3. Meditate for at least 10 minutes.
4. Exercise (with the usual caveat of consulting with your doctor before starting any exercise program, etc.).
5. Ask someone out on a date.
6. Give to charity.
7. Learn a new skill.
8. Take a class (a class you want to take, not one that you are required to take for work or school).
9. Call or write a letter or e-mail to a friend or family member you have not spoken to in a long time.
10. Forgive someone.
I’m not sure what to make of the list, except that perhaps the author feels that Fantasy Role-players are so out of touch with reality that they need to be coached to interact normally with the real world using an in-game “carrot” of free experience points as a reward.

Overall Score: 2.75 out of 5

Conclusions

I really wanted to like The Secret Fire, and I found some of the individual game elements and concepts are both noteworthy and are worth consideration. But as a whole, the game is far too derivative of original AD&D, and the newer concepts added in don’t seem to guarantee a game system that is all that new or innovative, so much as just a mish-mash of gaming concepts. While it is true that almost any gaming element, from character generation to combat resolution, has been done before by someone somewhere else in the gaming industry, the elements that the author combines in The Secret Fire don’t seem to fit all that well together, and the resulting game system would only appeal to one facet of the fantasy role-playing game community. For those interested in role-playing intensive game only, The Secret Fire might work for them, but to be honest, almost any game can be role-played to the hilt, even board games if you have the right crowd - did you know that folks have made a role-playing game out of Monopoly?

For all its pedigree, The Secret Fire comes off as pretentious, full of its own self-worth, and amounts to not much more than a collage of borrowed game concepts hung on an old AD&D framework. While it tries to be innovative, it merely ends up being derivative, and is certainly not going to be replacing D&D anytime soon as the quintessential Fantasy Roleplaying game system.

So until next review… I wish you Happy Gaming!

Editor’s Note: This Reviewer received a complimentary copy of the product in PDF format from which the review was written.

Grade Card (Ratings 1 to 5)

  • Presentation: 2.5
  • - Design: 2 (A bit unpolished and retro, and the pretentious tone in the writing is a turn-off.)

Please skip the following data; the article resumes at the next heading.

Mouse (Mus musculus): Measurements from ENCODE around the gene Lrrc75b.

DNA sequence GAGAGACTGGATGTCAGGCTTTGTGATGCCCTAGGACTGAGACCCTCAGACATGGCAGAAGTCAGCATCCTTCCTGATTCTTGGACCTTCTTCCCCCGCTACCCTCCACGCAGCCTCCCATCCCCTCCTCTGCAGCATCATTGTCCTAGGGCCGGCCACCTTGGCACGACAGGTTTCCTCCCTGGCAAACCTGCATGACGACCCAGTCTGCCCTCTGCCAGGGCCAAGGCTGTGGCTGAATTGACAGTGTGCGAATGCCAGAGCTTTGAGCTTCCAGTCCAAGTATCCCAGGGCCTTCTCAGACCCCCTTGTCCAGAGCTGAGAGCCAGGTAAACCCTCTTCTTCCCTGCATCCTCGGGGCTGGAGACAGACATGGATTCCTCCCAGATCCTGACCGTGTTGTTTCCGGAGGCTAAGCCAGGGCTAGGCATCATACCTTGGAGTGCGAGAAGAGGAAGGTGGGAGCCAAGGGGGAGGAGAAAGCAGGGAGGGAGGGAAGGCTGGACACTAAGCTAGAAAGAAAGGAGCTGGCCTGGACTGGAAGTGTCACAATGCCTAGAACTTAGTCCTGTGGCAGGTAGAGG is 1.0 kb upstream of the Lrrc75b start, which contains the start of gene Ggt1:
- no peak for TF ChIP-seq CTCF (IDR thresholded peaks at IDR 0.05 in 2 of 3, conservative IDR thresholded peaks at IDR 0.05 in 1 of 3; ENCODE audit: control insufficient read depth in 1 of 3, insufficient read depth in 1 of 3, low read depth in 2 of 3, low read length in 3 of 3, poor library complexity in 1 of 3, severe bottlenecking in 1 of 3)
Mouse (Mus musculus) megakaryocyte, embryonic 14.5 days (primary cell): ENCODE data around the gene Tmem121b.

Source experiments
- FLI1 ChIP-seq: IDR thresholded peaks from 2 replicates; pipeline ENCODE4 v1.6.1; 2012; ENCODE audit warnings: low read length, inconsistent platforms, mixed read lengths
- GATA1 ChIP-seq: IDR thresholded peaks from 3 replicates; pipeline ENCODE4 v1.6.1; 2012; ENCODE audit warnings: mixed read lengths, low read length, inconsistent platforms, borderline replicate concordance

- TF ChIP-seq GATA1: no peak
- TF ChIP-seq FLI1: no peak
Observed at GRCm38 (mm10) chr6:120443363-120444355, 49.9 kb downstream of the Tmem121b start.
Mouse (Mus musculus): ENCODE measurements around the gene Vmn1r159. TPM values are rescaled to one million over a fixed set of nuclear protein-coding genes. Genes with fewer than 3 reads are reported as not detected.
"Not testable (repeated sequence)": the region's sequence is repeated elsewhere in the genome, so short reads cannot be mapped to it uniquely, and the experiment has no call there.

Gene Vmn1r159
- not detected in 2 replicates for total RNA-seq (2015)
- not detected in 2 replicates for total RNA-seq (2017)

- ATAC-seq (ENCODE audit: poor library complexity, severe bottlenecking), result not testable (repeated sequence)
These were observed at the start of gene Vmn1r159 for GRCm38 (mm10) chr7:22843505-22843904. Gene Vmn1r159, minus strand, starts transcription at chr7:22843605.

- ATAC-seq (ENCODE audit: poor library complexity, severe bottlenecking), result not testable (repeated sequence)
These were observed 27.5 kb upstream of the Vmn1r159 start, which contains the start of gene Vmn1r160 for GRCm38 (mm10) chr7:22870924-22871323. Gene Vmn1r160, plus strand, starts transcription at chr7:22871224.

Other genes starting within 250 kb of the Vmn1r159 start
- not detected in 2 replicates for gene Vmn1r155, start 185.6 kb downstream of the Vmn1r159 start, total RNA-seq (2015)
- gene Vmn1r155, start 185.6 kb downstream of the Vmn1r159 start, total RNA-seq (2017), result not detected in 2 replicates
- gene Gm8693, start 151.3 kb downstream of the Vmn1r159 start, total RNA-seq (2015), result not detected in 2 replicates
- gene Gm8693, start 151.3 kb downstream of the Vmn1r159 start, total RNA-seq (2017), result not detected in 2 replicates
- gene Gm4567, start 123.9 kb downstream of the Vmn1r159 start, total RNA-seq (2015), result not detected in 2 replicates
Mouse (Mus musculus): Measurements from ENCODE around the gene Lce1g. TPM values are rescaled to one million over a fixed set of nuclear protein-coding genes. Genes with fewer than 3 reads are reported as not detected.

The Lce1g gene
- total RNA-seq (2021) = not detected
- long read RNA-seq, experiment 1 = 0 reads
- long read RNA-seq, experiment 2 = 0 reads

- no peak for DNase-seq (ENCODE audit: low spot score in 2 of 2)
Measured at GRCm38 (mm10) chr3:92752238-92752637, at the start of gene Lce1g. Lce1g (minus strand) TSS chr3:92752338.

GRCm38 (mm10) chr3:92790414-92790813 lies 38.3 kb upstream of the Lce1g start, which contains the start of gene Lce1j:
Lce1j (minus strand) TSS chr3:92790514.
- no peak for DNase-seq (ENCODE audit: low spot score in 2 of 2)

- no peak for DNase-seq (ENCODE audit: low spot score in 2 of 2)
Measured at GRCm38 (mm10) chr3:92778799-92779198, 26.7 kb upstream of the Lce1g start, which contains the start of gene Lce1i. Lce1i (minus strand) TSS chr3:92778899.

• - Illustrations: 3 (Decent black and white sketches, but too few for a book of this size.)
  • Content: 2.25
  • - Crunch: 1.5 (Borrowed and/or stolen game mechanics cobbled together does not a game system make.)
  • - Fluff: 3 (Interesting world setting, and enough decent material to role-play with.)
  • Value: 3.5 (The PDF is inexpensive considering the amount of material for players and GMs in one book)
 

log in or register to remove this ad

Argyle King

Legend
I think it sounds interesting. As someone who never had the chance to play AD&D, I feel like I would want to try Secret Fire.

I like the idea of every character having a good, neutral, and evil trait. I prefer shades of gray to be possible in a game rather than hard nailed alignment labels.

It also seems to me that the end list and some of the occult references might be something of a joke to poke fun at the idea of Jack Chick's comics and the idea some people had/have about a dungeon master being some sort of cult leader using the game to brainwash players into performing tasks. Even if it's not a joke, I think it's good to encourage people to read and participate in the real world a little more.
 

Nine Hands

Explorer
I've had a chance to play it and the system was pretty good. I liked the retro feel and even thought the XP for real life thing was kind of cute.

I don't see performing random acts of kindness, giving to charity or forgiving someone to be a way to coach gamers to interact "normally". It's similar to the Baldur's Gate II computer game which reminds you that while the characters in the game don't need food, you do and its OK to take a break once in a while and go outside. A little nod to the reality around us.
 

tenkar

Old School Blogger
Isn't every OSR style game built upon the bones of it's predecessors (and, of course, the SRD and OGL)? Holding that against the game you can remove all of the following from being worthy games: